Contrary to what most people think, Hyperloop project is developing without significant support from Elon Musk or any of his companies. In August 2013, the founder and CEO of Tesla Motors unveiled his idea of a revolutionary transit system that would shoot pods full of people in above-ground tubes at 1200 km/h. He did it by making public a 57-page alpha white paper in which he noted he didn’t really have the time to build it.
JumpStartFund, an online platform combining elements of crowdfunding and crowdsourcing, then fresh off its beta launch, decided to take on the Hyperloop project to test the company’s approach and incidentally get some attention and visibility. After proposing the project on their online platform, the founders of JumpStartFund created a subsidiary company to get to work. This way Hyperloop Transportation Technologies (HTT) was born.
Three years later, this startup is about to build a $100 million Hyperloop test track, and it’s paying its “employees” nothing. Instead, all people voluntarily engaged in the project work for at least 10 hours a week during their off-hours from their full-time jobs in exchange for a stake in the company. Under this model, the company currently has a team of over 400 people and several industry partners working on the Hyperloop.
Attracting talent with equity and something else
HTT’s unconventional model has enabled the company to attract some of the best talent, with amazing backgrounds from psychologists and lawyers to people who worked on Mars Rover and that were part of the Manhattan Project, talent from companies like Nasa, Boeing Airbus, SpaceX, Tesla and many alike, professionals that can keep their day jobs while also having the chance to work together with some of the best minds in the world on an idea that could have a significant impact on transportation infrastructure in the future.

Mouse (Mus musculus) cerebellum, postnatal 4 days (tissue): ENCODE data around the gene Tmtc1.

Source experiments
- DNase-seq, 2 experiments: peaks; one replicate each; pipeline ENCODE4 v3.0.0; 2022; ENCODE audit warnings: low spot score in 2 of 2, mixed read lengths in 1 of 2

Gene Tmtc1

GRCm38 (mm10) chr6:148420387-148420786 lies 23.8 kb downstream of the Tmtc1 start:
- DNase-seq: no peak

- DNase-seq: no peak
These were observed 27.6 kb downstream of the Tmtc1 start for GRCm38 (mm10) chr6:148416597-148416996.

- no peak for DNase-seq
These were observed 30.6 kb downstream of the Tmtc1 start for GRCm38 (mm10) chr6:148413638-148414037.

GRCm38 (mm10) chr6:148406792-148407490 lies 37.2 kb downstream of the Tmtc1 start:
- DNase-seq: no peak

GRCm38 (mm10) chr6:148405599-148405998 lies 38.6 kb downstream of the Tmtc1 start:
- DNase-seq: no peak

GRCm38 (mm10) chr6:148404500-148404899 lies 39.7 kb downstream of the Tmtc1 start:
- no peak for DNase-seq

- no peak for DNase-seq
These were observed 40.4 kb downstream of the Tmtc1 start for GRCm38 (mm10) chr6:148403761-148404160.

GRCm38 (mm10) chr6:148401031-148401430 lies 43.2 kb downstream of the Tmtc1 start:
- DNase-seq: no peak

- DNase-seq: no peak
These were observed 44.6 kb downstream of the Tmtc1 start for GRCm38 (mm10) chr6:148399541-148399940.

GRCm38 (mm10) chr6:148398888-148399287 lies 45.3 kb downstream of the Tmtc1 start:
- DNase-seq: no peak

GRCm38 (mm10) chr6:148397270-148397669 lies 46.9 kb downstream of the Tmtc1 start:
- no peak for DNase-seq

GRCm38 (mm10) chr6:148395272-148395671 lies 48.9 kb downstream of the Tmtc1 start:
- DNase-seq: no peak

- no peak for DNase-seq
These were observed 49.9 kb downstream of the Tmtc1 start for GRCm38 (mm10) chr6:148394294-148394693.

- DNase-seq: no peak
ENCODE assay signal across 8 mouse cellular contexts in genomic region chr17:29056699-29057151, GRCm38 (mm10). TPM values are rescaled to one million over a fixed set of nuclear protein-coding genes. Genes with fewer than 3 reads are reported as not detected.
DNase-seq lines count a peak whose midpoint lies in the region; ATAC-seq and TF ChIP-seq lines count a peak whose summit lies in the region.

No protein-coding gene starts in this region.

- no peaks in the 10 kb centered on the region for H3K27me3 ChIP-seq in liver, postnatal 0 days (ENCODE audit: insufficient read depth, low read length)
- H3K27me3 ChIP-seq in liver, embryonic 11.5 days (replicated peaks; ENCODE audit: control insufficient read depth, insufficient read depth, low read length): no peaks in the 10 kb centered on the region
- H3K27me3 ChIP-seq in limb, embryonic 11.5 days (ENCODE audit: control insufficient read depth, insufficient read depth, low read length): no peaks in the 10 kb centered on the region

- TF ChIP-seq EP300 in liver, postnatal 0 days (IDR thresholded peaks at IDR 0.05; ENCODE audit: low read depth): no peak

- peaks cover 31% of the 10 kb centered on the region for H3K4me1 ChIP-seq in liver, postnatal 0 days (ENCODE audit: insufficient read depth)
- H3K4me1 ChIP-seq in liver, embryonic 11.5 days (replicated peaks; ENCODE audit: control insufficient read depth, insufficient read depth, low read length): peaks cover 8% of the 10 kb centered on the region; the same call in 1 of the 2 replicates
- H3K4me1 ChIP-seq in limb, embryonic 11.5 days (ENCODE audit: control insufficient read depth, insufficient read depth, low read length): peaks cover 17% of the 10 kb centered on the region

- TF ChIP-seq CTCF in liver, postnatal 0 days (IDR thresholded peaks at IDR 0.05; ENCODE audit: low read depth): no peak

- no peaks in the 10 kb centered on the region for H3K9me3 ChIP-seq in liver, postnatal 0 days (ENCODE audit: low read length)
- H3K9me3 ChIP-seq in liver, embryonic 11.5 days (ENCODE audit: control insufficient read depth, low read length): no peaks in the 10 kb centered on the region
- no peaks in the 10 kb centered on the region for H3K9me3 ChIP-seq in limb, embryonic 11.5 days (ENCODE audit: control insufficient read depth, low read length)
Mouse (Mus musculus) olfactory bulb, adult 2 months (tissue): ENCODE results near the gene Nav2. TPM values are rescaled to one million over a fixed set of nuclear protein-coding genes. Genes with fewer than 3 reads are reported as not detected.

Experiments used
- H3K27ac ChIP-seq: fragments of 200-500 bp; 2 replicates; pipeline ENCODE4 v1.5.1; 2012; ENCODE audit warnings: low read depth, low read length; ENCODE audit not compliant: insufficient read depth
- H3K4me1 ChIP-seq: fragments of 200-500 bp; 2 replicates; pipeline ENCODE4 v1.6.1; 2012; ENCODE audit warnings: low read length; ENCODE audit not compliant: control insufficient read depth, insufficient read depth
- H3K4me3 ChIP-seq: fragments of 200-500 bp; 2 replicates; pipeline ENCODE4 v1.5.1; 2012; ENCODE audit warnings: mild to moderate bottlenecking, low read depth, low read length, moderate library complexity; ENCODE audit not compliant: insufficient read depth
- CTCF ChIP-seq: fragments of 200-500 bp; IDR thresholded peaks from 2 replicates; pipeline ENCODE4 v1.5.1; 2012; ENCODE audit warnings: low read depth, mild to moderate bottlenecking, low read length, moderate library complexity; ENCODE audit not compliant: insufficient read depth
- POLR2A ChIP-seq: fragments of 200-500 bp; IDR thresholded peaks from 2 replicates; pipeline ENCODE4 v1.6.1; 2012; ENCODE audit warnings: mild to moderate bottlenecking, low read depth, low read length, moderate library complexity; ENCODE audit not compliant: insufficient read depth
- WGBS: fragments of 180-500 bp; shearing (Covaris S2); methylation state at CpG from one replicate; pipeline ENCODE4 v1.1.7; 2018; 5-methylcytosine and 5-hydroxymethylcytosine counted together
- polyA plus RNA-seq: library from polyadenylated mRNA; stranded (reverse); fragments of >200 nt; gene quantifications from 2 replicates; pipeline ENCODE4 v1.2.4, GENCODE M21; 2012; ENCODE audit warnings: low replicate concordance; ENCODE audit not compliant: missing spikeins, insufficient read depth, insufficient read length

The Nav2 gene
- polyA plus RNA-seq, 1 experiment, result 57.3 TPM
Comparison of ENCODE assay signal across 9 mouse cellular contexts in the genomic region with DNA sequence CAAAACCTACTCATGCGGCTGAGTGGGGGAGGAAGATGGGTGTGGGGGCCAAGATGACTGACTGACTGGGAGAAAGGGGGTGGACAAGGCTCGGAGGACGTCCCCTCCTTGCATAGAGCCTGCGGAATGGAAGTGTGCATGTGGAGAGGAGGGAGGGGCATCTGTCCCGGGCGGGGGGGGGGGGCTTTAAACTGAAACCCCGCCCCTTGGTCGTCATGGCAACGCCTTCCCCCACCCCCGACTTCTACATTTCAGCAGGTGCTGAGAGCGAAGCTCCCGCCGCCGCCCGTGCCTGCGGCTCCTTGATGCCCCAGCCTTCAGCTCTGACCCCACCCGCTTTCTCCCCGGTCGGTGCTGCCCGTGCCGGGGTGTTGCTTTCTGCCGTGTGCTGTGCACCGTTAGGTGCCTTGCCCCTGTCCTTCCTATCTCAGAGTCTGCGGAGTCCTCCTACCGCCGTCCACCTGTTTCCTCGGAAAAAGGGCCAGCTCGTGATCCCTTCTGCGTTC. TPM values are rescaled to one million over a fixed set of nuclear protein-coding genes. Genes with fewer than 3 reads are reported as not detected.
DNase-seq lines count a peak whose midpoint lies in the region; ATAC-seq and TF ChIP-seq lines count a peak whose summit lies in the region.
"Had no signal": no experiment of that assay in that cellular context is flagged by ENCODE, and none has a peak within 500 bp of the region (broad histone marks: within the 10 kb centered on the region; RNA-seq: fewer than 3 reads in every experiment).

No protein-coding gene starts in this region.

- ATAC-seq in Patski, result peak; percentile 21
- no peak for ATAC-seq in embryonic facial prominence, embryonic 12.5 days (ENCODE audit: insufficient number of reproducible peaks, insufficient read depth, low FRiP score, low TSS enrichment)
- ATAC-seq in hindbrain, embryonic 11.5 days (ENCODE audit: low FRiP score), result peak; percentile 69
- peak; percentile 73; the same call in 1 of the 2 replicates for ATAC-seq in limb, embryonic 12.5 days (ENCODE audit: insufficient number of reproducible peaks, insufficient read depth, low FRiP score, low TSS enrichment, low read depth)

The team is split into working groups based on their interests and skills and covering various aspects of the massive project, including route planning, capsule design, and cost analysis. They work mostly over email, with weekly discussions of their progress. Hierarchy is minimal, but leaders have naturally emerged. The crowd collaboration platform lets HTT share its progress with the public and attract potential investors and collaborators. HTT receives applications from professionals and is approached by industry leading companies every day.
Most of first works were done by 25 UCLA students. The school’s SUPRASTUDIO design and architecture program partnered with JumpStartFund, and the students worked on all the design solutions the new transit system would require. Most recent announcements included engineering companies like Oerlikon, AECOM, and Hodgetts & Fung providing key technological and infrastructure support to the Hyperloop project.
The company is now looking to bring in more strategic partners and is also looking at sponsorship opportunities as a way to fund development. For instance, they are considering a public offering in the form of a Dutch auction. According to Dirk Ahlborn, CEO of both JumpStartFund and HTT, the offering isn’t really aimed at raising money for the project development as it is about giving their community the opportunity to be a part of the initial investment, to let their team members to go beyond being just “emotionally invested” in the project.
Changing the way companies are built
If Hyperloop project finally succeeds, making possible travelling ground-level from Los Angeles to San Francisco in 30 minutes will be a relatively small achievement compared with another more difficult and truly disruptive goal: changing the way companies are built.
Of course, at some point, Hyperloop Transportation Technologies will likely have to shift from this work-when-you-can-but-don’t-expect-money model to something a bit more conventional. Most likely, we think the way of working will integrate different models of participation and collaboration.
Meanwhile, it’s worth to notice how JumpStartFund’s model in general and HTT’s in particular is setting a new precedent by replacing the “old” way of doing business with a means to attract amazing talent from all over the world; how they could be considered not just a game-changer in the crowdsourcing and crowdfunding worlds but, more than that, a new way of building a startup.
Most significant for the future of companies in the coming new business paradigm is what Dirk Ahlborn repeats at his presentations:
“Anywhere we go people are just excited and people want to be a part of it. More than a company or an engineering project, this is becoming a movement”